Jezzard accepted the post of youth coach at Craven Cottage in August 1957. He proved a natural in the role and, nine months later, his promotion to replace Dugald Livingstone as Fulham boss, with the long-serving Craven Cottage administrator Frank Osborne as general manager, was a popular choice.
Jezzard inherited a talented side, but one full of colourful and disparate characters, many of whom were his friends and former team-mates. Some pundits wondered whether his old chums would take liberties, but, although they called him Beddy rather than Boss, he handled them brilliantly, continuing to foster the warm cameraderie that was a hallmark of the club.
Thus, in Jezzard's first term at the helm, he guided Fulham to promotion to the First Division. They finished only two points behind the champions Sheffield Wednesday with an enterprising team featuring the majestic Haynes, the full-back Jim Langley, the former England centre-forward turned defender Roy Bentley, the bearded inside-forward Jimmy Hill (the future players' union shop steward, successful manager and broadcaster), the winger Trevor "Tosh" Chamberlain and the new Scottish international flankman Graham Leggat.
There was a mammoth contribution, too, from the teenage full-back George Cohen, who would help Alf Ramsey's England to lift the World Cup in 1966, and the rookie wing-half Alan Mullery, destined for greater things with Tottenham Hotspur and England. Jezzard's part in the development of this pair deserves huge praise. Though he was no fire-and-brimstone motivator, he did not lack passion, and he analysed the game logically and calmly, always making the most of the limited funds at his disposal.
Now, though, came the even harder task of consolidating in the First Division, and in 1959/60 he confounded numerous prophets of doom by leading Fulham to a vastly creditable 10th place in the table. The four subsequent seasons proved more difficult, with a series of (successful) relegation battles mitigated by a run to the semi-finals of the FA Cup in 1962, a brave and exhilarating campaign ended in a replay by high-riding Burnley.
With the early-1960s abolition of the players' maximum wage having made life more difficult for medium-sized clubs like Fulham, Jezzard's job became increasingly demanding. Eventually, when the cash-strapped board sanctioned the £72,500 sale of Mullery to Spurs in March 1964 without securing the manager's agreement, Jezzard decided that his long-term future lay outside the game.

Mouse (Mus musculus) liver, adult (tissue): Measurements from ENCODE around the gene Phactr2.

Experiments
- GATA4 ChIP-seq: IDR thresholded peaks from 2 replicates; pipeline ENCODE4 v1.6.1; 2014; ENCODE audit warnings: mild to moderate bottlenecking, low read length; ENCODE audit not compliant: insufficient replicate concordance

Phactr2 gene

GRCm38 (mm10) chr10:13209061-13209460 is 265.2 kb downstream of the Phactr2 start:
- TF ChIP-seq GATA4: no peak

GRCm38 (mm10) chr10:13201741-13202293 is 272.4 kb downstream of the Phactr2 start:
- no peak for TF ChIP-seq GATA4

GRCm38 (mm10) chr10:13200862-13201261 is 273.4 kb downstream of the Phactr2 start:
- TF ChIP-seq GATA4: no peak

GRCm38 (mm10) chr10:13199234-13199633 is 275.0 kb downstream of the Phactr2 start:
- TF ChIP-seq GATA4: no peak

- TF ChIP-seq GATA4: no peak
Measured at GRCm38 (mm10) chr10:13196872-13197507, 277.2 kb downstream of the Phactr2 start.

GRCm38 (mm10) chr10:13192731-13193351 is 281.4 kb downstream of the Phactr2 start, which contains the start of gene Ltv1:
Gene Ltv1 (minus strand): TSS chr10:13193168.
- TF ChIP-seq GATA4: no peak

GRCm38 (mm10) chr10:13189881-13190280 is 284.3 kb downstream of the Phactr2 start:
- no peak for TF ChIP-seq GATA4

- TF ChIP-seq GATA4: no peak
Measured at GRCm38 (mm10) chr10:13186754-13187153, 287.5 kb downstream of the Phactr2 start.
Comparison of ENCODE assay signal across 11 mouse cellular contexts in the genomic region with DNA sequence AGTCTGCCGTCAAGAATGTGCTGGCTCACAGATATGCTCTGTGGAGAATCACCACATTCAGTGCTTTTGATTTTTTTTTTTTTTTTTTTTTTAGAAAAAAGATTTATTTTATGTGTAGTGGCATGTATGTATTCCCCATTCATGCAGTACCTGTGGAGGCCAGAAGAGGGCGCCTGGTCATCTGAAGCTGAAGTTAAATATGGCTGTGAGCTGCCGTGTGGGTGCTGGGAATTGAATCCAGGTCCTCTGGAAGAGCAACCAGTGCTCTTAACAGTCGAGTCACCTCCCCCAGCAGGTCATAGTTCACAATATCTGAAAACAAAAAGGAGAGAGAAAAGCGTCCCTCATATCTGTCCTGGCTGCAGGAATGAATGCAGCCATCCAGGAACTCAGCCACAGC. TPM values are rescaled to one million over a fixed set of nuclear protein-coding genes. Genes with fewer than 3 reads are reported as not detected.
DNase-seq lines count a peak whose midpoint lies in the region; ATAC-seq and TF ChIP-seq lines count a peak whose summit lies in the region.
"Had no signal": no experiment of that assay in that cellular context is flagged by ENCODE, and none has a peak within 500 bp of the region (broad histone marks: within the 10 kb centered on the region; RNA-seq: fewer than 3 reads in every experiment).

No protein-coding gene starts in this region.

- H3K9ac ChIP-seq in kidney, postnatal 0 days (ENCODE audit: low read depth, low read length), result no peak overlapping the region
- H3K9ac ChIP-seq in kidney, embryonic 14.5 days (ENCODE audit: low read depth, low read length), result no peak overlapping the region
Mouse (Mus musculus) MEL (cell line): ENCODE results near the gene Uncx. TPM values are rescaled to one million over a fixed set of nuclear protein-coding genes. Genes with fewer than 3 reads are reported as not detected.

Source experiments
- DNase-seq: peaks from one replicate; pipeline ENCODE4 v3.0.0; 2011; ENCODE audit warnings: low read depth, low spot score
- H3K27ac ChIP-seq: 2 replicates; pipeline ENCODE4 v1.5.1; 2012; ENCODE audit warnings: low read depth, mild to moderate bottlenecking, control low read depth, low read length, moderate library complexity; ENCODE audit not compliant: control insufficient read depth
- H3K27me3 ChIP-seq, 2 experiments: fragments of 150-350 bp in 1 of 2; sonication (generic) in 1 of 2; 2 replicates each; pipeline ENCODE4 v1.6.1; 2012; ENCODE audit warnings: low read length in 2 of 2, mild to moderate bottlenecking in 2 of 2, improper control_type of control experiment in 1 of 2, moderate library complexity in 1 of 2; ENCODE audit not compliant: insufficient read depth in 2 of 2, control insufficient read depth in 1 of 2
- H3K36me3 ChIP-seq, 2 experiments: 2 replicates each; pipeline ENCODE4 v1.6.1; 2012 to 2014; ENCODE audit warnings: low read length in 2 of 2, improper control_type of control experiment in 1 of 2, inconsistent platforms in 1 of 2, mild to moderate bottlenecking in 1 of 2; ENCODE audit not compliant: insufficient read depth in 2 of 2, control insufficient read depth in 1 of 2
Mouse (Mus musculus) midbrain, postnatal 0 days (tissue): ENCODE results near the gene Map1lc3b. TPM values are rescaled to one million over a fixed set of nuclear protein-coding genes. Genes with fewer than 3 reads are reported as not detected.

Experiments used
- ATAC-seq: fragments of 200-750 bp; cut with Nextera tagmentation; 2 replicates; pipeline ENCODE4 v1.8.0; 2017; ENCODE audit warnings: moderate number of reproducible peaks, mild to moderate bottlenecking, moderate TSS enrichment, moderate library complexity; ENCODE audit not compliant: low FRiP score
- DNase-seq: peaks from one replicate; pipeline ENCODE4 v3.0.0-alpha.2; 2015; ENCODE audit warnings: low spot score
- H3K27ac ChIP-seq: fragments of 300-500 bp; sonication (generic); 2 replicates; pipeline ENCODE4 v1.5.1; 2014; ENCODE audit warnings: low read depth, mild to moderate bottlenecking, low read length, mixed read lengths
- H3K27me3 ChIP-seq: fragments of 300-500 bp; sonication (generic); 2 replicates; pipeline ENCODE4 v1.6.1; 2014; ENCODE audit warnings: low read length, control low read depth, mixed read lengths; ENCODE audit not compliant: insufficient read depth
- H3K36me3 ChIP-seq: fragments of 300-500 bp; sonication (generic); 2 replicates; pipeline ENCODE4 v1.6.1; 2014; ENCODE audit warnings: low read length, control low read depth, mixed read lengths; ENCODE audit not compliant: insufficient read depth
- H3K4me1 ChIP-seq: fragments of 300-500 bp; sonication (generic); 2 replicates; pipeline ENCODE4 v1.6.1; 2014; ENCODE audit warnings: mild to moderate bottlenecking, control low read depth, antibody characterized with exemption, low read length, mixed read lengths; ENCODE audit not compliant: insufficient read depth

He took to running his family pub in Hammersmith, west London, for many years.
Chance encounters can shape our lives, writes Michael Jackson. I happened to be passing the Thatched House and had half an hour to kill. Thirty years later, I am still in the neighbourhood.
A northerner, fairly new to London, I did not know that the tall, shirt-sleeved man behind the bar was Bedford Jezzard, a local hero. His quietly friendly welcome softened an air of authority. He maintained professional boundaries with the instinct of a family doctor. That was the key to his popularity and success in running a true neighbourhood pub. The quality of the pint he dispensed clinched the commitment. My next purchase was a house three minutes' walk from the pub.
People who are not pub-goers don't always understand the social importance of the institution. "I hear you wanted to borrow a ladder for your decorating," Beddy's wife Joyce said. "See that fellow at the end of the bar? He'll lend you his." At about six every evening, a blind lady had a beer while her husband read her stories from the evening paper. An elderly lady recently widowed was provided with Christmas dinner on the house.
One regular customer always looked drunk, but had actually been the victim of a stroke, and could scarcely walk. He was a Protestant from Glasgow. His voluble comments in support of Glasgow Rangers were dangerously inflammatory in our Irish Catholic neighbourhood. One day, I saw him being helped to the lavatory by a regular who sported a Celtic scarf. The duo gave me a resigned look, and pleaded in unison: "Don't tell anyone." The Thatched House in the Beddy epoch brought out the best in people.
Our local team are also Rangers: QPR. One year, they won a Wembley final. "Here we go" echoed drunkenly through the streets. A chanting crowd opened the door of the pub. Behind the bar, Beddy was pulling a pint. He looked up and quietly told them: "Not tonight, lads." They left like lambs.